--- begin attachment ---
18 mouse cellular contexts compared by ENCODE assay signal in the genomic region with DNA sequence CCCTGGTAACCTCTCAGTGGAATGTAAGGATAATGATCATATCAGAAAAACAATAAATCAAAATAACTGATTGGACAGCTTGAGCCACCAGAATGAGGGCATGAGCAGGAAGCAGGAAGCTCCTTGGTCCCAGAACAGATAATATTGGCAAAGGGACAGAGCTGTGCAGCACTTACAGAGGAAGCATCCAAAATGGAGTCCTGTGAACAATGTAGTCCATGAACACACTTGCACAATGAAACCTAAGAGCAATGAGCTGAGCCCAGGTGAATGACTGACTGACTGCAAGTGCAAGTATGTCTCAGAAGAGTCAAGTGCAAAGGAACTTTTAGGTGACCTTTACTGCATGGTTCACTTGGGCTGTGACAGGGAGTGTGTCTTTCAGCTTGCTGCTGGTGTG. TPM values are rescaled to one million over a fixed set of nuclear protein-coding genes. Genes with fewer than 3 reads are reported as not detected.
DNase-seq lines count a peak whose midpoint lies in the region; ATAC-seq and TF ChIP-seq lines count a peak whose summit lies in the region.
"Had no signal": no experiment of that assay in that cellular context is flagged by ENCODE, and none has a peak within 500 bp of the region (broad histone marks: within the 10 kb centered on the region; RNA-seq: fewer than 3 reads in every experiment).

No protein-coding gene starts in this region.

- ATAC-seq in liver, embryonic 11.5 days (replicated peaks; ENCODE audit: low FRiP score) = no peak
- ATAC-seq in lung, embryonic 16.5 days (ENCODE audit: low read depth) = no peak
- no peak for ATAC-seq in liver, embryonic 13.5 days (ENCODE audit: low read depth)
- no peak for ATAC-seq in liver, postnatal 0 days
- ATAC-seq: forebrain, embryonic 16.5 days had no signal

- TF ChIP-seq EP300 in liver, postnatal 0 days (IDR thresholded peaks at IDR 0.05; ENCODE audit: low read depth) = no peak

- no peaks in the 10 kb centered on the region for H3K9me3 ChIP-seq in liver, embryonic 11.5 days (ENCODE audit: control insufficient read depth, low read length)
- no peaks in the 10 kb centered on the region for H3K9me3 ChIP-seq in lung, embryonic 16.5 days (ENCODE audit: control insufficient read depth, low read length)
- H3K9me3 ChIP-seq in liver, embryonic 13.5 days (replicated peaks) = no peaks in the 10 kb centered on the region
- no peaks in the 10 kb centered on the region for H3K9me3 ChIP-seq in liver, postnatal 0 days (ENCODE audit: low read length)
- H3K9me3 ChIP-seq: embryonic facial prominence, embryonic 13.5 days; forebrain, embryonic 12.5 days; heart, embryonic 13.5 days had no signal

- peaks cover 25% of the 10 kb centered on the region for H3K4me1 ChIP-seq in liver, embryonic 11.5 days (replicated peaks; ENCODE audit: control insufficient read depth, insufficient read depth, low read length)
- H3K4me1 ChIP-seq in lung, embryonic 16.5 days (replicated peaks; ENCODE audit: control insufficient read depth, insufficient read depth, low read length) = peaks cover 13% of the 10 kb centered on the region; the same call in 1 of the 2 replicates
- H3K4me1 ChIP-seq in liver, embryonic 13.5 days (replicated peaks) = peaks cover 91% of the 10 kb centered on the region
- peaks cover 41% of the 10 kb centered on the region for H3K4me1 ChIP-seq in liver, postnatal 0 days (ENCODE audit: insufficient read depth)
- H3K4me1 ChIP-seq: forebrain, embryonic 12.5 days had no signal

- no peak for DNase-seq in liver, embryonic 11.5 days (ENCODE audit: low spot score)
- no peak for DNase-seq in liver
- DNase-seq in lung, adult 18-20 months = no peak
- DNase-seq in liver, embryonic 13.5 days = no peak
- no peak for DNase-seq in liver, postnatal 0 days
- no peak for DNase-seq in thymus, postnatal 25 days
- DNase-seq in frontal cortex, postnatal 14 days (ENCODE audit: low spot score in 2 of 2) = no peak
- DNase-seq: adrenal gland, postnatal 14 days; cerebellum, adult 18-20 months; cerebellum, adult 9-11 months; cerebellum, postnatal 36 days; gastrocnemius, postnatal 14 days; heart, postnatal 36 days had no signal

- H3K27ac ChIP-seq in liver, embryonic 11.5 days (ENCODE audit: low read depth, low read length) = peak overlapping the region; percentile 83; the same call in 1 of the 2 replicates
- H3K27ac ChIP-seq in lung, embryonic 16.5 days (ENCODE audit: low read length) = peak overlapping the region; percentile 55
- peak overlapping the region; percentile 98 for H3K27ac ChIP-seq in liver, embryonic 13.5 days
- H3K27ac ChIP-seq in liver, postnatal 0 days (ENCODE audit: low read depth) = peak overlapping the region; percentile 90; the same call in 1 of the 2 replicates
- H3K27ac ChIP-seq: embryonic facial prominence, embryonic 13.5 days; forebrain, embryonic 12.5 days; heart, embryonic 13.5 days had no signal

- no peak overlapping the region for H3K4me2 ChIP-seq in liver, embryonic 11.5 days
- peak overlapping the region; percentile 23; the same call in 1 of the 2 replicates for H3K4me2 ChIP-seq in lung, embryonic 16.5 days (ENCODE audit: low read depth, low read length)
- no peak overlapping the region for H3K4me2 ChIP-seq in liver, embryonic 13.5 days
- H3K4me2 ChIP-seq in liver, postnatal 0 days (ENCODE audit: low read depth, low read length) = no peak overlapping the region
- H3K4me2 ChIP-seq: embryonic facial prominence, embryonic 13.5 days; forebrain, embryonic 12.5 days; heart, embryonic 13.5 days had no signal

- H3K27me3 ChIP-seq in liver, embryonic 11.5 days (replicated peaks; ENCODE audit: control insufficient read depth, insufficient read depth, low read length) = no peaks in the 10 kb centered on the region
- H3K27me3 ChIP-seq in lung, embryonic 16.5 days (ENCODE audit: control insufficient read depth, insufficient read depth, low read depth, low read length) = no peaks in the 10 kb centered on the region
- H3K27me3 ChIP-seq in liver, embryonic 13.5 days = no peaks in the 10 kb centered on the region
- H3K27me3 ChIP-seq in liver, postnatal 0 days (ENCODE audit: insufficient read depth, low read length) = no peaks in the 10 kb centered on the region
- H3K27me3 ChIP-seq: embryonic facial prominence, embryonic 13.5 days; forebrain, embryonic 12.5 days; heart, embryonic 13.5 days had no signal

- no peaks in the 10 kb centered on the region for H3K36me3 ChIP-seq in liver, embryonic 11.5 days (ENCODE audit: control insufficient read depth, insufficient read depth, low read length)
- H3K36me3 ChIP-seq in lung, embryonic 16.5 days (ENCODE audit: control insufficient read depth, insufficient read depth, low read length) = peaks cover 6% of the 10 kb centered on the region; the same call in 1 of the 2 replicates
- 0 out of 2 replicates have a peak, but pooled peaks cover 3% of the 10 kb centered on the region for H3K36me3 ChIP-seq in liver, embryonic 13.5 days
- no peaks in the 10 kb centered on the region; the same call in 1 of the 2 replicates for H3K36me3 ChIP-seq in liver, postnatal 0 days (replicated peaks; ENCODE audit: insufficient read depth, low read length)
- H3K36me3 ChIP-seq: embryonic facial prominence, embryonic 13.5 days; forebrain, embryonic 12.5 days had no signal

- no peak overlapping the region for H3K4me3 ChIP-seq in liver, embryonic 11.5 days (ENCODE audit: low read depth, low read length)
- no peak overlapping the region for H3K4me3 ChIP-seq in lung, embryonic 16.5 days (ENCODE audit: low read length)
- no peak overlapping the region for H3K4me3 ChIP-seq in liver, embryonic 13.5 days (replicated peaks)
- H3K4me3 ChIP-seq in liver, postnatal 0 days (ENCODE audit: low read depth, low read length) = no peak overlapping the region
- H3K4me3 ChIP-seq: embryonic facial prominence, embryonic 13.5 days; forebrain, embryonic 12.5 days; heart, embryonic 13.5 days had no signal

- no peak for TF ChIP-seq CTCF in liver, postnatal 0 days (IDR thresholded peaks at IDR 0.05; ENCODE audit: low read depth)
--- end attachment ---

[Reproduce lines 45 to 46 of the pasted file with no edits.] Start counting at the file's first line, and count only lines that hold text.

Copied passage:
- H3K36me3 ChIP-seq in lung, embryonic 16.5 days (ENCODE audit: control insufficient read depth, insufficient read depth, low read length) = peaks cover 6% of the 10 kb centered on the region; the same call in 1 of the 2 replicates
- 0 out of 2 replicates have a peak, but pooled peaks cover 3% of the 10 kb centered on the region for H3K36me3 ChIP-seq in liver, embryonic 13.5 days